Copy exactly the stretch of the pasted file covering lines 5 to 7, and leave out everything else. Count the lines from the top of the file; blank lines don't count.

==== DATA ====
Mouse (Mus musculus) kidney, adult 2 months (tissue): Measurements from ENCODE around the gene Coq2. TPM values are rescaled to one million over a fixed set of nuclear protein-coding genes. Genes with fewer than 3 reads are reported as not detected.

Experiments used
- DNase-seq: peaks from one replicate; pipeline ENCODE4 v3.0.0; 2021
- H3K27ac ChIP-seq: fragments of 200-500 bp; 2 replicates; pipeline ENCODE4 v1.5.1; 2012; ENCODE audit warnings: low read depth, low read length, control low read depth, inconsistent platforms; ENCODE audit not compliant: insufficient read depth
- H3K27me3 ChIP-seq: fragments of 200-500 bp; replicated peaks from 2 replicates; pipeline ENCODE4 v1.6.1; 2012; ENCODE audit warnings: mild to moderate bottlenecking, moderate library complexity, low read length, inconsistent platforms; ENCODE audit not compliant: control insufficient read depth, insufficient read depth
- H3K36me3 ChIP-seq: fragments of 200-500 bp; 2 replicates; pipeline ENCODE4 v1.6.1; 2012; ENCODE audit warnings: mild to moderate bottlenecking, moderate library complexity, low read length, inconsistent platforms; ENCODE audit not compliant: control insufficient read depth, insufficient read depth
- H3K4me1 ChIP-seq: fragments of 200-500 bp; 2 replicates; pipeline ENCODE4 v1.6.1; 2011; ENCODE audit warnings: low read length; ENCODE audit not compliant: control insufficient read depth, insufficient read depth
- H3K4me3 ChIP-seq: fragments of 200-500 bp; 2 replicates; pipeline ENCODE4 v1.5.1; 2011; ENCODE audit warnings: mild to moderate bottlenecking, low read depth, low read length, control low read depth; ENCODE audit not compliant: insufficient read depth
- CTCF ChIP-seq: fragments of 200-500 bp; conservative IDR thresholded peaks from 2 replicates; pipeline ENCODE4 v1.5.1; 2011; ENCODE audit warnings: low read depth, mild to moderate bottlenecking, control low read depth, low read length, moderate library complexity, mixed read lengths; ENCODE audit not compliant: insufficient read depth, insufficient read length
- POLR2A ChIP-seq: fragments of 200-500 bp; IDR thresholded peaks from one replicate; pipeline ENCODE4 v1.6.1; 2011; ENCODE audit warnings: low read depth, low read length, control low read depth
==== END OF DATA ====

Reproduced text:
- H3K27me3 ChIP-seq: fragments of 200-500 bp; replicated peaks from 2 replicates; pipeline ENCODE4 v1.6.1; 2012; ENCODE audit warnings: mild to moderate bottlenecking, moderate library complexity, low read length, inconsistent platforms; ENCODE audit not compliant: control insufficient read depth, insufficient read depth
- H3K36me3 ChIP-seq: fragments of 200-500 bp; 2 replicates; pipeline ENCODE4 v1.6.1; 2012; ENCODE audit warnings: mild to moderate bottlenecking, moderate library complexity, low read length, inconsistent platforms; ENCODE audit not compliant: control insufficient read depth, insufficient read depth
- H3K4me1 ChIP-seq: fragments of 200-500 bp; 2 replicates; pipeline ENCODE4 v1.6.1; 2011; ENCODE audit warnings: low read length; ENCODE audit not compliant: control insufficient read depth, insufficient read depth